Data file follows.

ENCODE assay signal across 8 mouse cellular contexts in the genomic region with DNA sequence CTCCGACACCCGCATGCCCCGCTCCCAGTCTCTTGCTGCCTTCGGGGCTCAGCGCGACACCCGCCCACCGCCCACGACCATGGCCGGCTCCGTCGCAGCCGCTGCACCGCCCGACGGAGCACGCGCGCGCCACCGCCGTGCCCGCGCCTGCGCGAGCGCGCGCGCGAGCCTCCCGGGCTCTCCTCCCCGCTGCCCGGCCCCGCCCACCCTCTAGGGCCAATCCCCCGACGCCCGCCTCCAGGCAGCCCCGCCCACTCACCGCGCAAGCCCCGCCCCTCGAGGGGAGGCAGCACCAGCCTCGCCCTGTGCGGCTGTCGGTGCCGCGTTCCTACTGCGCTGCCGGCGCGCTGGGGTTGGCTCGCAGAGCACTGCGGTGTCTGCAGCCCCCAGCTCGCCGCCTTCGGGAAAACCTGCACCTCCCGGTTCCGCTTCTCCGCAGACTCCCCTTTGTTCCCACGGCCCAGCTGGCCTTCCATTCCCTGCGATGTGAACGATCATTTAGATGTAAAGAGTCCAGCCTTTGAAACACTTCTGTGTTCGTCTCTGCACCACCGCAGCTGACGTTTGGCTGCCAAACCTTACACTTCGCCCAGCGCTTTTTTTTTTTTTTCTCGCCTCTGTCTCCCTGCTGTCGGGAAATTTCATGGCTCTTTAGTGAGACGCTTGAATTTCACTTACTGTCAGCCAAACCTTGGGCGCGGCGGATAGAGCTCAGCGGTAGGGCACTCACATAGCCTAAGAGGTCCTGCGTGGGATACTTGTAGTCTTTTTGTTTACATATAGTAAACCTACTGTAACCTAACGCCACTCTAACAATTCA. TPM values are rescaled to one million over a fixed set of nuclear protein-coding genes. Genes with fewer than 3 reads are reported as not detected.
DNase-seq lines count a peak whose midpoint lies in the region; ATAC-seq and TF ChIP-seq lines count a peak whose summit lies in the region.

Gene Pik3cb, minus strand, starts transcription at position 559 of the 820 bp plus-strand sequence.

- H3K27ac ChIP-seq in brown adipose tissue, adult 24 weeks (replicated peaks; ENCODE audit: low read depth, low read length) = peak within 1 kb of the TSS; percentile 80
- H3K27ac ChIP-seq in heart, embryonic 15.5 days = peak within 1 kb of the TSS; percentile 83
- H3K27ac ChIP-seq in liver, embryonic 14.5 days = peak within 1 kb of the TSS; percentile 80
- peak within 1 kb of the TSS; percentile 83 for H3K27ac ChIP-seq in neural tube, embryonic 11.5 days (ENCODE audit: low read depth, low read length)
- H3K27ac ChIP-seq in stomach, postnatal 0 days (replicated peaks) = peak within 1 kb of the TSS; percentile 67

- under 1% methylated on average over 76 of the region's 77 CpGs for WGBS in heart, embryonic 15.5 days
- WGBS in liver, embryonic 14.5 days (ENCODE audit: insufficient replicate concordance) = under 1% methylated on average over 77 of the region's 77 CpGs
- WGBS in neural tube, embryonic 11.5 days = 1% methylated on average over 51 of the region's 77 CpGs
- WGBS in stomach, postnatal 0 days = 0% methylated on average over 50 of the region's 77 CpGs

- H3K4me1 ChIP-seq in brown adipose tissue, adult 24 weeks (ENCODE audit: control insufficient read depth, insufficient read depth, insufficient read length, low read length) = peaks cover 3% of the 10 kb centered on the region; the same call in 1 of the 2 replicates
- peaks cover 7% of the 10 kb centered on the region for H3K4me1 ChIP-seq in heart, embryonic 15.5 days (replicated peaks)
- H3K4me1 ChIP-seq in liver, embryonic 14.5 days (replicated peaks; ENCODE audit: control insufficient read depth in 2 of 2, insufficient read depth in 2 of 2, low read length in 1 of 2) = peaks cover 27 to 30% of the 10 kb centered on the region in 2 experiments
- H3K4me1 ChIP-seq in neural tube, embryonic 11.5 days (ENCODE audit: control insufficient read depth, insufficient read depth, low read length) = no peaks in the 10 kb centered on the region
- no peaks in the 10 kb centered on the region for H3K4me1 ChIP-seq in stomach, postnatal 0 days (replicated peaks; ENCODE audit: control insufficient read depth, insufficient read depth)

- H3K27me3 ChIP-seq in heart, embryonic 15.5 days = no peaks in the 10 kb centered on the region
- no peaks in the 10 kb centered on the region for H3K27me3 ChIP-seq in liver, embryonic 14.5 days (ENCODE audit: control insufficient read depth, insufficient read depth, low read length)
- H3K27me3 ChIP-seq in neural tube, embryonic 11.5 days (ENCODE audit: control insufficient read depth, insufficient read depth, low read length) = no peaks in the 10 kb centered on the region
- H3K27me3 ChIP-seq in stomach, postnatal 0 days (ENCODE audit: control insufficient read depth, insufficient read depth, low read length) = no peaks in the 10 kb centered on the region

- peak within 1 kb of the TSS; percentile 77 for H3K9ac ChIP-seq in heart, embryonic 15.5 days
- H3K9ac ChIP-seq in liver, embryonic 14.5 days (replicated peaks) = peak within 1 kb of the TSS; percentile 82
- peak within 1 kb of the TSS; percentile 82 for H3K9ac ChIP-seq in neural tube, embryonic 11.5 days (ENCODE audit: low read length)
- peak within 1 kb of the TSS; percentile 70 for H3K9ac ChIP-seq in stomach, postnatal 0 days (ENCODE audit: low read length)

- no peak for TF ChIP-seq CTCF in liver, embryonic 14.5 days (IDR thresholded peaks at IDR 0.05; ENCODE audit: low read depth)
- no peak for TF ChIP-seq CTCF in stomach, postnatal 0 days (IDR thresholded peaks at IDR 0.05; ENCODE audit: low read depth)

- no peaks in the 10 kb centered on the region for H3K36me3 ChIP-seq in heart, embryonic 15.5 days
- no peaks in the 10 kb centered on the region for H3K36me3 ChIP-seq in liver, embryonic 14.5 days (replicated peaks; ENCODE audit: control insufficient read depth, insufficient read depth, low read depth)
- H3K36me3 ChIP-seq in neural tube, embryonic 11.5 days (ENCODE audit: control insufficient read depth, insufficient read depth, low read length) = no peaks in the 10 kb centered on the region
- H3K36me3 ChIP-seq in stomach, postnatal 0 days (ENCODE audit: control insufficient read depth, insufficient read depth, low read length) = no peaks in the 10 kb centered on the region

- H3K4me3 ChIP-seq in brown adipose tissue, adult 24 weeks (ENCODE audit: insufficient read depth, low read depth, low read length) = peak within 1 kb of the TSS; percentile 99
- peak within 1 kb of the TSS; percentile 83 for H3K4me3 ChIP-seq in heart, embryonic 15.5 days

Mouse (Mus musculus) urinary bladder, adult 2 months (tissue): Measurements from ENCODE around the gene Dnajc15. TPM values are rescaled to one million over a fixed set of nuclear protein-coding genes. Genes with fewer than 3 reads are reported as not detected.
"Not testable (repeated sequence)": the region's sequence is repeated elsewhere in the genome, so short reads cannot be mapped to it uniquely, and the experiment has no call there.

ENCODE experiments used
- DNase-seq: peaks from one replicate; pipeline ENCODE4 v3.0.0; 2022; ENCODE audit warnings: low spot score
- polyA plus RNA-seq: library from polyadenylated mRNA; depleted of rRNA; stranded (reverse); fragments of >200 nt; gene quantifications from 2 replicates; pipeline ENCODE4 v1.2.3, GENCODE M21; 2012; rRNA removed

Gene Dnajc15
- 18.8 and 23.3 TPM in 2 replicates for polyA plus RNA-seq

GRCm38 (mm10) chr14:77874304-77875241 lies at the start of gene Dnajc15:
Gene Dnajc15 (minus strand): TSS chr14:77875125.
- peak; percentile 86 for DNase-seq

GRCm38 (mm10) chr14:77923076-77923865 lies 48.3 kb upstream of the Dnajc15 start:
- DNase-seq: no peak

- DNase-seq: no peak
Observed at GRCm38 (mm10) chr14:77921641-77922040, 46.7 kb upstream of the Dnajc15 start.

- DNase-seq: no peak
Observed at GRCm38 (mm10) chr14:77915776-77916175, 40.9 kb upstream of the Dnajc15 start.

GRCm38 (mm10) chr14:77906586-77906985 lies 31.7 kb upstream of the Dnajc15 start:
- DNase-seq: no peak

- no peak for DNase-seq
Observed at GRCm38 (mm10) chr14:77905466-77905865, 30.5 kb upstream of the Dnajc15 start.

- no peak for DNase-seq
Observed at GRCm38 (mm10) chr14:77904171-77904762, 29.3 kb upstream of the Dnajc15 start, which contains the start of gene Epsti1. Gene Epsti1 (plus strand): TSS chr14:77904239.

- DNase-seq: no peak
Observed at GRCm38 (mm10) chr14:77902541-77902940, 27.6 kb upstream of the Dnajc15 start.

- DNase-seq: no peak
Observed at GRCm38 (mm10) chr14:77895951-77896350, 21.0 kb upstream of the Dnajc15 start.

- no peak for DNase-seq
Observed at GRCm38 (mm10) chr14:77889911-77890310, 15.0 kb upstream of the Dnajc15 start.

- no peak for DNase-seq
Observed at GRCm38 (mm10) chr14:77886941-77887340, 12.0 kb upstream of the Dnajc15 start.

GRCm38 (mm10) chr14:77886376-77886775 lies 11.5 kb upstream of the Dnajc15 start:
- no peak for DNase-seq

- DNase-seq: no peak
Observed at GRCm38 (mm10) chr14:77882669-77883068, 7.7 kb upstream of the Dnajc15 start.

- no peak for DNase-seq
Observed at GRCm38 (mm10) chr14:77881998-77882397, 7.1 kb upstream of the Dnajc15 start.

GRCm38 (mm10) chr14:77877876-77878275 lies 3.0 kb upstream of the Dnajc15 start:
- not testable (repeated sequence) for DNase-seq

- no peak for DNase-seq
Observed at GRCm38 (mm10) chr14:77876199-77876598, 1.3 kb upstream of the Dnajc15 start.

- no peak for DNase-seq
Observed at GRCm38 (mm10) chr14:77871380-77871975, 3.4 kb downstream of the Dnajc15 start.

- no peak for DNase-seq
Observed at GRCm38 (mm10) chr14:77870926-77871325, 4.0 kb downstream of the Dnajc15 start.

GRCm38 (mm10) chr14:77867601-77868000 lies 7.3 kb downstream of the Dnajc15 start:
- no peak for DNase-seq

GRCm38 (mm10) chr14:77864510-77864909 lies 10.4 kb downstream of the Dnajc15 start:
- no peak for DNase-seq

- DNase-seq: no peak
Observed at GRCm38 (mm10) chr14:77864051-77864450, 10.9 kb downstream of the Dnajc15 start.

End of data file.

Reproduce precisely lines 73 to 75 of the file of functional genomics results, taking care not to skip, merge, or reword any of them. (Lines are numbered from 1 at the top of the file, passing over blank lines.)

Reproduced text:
Observed at GRCm38 (mm10) chr14:77876199-77876598, 1.3 kb upstream of the Dnajc15 start.

- no peak for DNase-seq
Observed at GRCm38 (mm10) chr14:77871380-77871975, 3.4 kb downstream of the Dnajc15 start.